Trains, cars and parking lots: Getting to the Music Center isn't half the fun
Listen up, Music Center patrons: here's a fairly encouraging update in the confounding case of the purloined parking lot, with less hopeful news about mass transit's chances of depositing the far-flung multitudes on culture's downtown doorstep any time soon.
If you'll recall, since the fall season began, the city's Department of Water and Power has declared its convenient headquarters parking lot on Hope Street off-limits for performance parking -- something to do with a security consultant's warning that keeping the lot open beyond regular business hours could be dangerous at a site where some spaces nestle beneath the building. The resulting 350-space hole in the parking fabric led to at least one monumental Sunday afternoon snarl last month, and to a smattering of late or hasty arrivals at other performances.
Complaints ensued, and now DWP officials are reconsidering. The department's security director will "look more closely" at ways to reopen the lot without compromising safety, DWP spokesman Joseph Ramallo said Tuesday, and report back within 30 days. The aim, Ramallo says, is "to be sensitive to concerns that have been raised."
Tom LaBonge, who chairs the Los Angeles City Council committee that oversees the arts, says he's confident performance-goers will be able to park in the DWP lot again, after asking the department's top officials H. David Nahai and Raman Raj to rescind the ban. "It's part of the Civic Center, it's not like a private office but a public building, and whatever the [security] challenges are, they should be able to figure it out," said LaBonge, who last week filed a council motion calling for the DWP to propose ways of making the lot available again during shows.
More immediate parking relief is expected to be in place this weekend: about 300 underground spaces previously reserved for the Stanley Mosk Courthouse and the county Hall of Administration are being freed to catch the overflow when the 1,000 spaces beneath the Music Center are filled. No traffic re-routing will be necessary, says Nick Chico, head of parking services for the county, thanks to a tunnel beneath Grand Avenue that connects Music Center parking to the courthouse lot.
But another City Council initiative to make Music Center patronage easier recently came up more or less empty.
Over the past year, a task force involving the city's transportation department, the Music Center's resident companies and other transit operators met several times to study ways to get patrons from the Westside and the West Valley off the jammed early-evening freeways and onto buses and trains.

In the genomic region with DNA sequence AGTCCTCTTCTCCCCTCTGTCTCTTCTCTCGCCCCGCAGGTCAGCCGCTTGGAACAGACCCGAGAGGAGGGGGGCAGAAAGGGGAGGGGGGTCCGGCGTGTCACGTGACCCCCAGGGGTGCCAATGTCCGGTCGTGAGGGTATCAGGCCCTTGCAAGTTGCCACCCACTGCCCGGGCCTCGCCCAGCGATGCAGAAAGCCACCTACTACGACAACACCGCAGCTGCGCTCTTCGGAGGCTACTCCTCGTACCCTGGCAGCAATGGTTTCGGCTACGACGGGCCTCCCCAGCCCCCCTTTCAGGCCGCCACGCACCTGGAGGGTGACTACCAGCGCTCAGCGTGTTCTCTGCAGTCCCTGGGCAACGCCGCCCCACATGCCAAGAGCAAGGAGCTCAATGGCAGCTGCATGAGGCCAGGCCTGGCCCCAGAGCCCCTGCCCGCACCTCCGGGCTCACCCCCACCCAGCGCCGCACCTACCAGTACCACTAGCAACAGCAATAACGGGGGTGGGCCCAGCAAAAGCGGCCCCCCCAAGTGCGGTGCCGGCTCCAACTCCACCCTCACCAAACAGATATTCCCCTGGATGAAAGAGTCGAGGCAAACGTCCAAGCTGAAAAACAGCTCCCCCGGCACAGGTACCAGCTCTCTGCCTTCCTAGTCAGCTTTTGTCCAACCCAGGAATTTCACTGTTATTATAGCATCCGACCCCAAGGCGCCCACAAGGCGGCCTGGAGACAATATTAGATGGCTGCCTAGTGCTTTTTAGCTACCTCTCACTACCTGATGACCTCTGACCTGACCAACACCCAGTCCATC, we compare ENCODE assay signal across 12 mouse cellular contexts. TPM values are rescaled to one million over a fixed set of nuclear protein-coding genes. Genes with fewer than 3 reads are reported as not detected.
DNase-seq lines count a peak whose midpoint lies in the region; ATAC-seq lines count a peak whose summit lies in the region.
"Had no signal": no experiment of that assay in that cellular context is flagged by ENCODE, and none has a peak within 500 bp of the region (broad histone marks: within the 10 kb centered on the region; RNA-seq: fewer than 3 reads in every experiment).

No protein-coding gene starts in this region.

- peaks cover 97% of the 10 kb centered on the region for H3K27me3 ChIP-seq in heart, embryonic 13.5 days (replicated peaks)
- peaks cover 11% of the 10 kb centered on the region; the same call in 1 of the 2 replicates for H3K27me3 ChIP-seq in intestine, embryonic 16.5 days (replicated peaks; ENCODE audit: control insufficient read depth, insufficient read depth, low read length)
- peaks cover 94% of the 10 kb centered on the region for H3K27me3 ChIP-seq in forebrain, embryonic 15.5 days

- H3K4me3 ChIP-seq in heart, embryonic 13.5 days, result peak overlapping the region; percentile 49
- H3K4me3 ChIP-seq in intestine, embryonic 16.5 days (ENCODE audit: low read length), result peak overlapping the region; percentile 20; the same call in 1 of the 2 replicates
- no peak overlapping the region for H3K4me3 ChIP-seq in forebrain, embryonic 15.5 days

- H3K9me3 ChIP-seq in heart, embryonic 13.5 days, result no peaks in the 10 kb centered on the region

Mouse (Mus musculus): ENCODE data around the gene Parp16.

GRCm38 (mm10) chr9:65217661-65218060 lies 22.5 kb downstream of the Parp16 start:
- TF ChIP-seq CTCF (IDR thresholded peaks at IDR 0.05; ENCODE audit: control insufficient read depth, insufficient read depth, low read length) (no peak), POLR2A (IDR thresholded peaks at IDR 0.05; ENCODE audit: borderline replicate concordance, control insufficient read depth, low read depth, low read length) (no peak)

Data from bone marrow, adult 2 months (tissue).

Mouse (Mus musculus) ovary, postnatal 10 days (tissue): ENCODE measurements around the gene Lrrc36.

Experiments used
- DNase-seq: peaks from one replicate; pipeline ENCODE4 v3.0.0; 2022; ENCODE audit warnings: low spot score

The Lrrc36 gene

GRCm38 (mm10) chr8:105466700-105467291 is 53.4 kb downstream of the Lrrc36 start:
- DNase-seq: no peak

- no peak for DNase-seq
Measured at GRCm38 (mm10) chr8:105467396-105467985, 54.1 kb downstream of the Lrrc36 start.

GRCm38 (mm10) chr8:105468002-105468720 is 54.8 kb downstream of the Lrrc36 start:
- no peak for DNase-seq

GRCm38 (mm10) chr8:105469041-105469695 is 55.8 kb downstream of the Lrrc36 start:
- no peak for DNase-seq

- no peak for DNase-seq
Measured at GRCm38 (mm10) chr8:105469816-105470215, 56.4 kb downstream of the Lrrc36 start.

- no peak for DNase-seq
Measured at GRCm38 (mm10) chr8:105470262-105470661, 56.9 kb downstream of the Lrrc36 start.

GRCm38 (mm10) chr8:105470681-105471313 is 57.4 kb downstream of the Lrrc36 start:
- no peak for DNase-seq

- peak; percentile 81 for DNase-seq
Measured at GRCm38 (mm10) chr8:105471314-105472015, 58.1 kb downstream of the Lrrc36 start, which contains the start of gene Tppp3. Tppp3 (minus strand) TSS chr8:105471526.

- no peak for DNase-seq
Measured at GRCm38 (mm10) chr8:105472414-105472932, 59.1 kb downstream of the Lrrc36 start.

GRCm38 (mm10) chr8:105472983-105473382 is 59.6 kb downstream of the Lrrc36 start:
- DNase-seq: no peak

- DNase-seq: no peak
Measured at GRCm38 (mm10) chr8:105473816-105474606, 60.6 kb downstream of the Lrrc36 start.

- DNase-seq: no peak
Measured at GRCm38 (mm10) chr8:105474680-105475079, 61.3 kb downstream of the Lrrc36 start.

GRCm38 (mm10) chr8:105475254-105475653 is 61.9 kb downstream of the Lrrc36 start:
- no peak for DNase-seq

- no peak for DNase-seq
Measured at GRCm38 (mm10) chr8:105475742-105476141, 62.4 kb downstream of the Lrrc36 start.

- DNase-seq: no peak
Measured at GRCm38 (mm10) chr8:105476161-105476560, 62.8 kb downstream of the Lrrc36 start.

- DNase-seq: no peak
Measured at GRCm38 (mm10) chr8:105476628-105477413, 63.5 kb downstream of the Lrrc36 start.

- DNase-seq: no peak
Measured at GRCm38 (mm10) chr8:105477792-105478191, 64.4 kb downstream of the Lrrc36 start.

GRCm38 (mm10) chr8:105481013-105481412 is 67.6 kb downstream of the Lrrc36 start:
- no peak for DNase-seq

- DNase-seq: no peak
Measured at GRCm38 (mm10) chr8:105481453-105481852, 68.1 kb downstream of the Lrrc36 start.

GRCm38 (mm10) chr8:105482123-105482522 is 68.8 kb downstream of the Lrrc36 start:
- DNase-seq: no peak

A yearlong experiment last season by LA Opera to charter a single bus to bring Westsiders to performances began promisingly, with 30% of capacity for a $15 round trip that included free bottled water and a pre-opera talk. Then it fizzled and was discontinued. Absent "some form of bus-only lane" between the Westside and downtown, the report noted, bus riders would have to endure the same "unpredictable traffic conditions and long travel times" that beset passenger cars. All in all, the report concludes, it's "improbable" that charter buses from the Westside and West Valley could make a difference as things now stand. The best hope for Westsiders: wait til 2010, when the Exposition Line light-rail route between Culver City and downtown is expected to be finished.
How about a park-and-ride bus system comparable to the countywide one that serves the Hollywood Bowl? Sorry: prohibitively pricey. On average, about 2,800 people take the Bowl buses to each event, the report says; they pay $5 for a round trip, which covers only a third of the $15 cost. The county picks up the rest of the tab, and there's no money to do the same for the Music Center -- which even on a packed performance night would not attract more than about 8,500 people, compared with as many as 18,000 at the Bowl.
That leaves one less-grandiose but more immediately feasible option still standing: shuttle buses between downtown subway stations and the Music Center. The report says the Red Line's Civic Center stop is "viable" for Music Center patrons, but it is "under-utilized" because many of them shun the uphill two-block walk to the theaters and concert hall.
Planning is nearly finished for a pilot program extending DASH shuttle service into the wee hours on Friday and Saturday nights, said Jim Lefton, transit chief for the city transportation department. Shuttle buses would loop past downtown attractions including L.A. Live, the Convention Center, the Metro Blue Line and Red Line subway stations and the Music Center. The catch: Businesses and attractions along the route and would-be advertisers would have to ante up $34,000 for a trial run from mid-November through year's end, because the city government doesn't have any to spare. Extending weekend-night service for a full year would cost about $180,000, Lefton says, with the tab rising to about $1 million for weeknight service as well.
The upshot for you gentlemen and gentlewomen who aren't conveniently situated near downtown or a Metro rail line: start your engines.
-- Mike Boehm
Top photo: Music Center venues, the Mark Taper Forum (at left) and Dorothy Chandler Pavilion (right) are in the foreground, framing government buildings in downtown L.A., as seen from the Department of Water and Power Building. Genaro Molina/Los Angeles Times. Bottom photo: The Metro Red Line's Civic Center subway station serves the Music Center, and features flying figures by artist Jonathan Borofsky. Gary Friedman/Los Angeles Times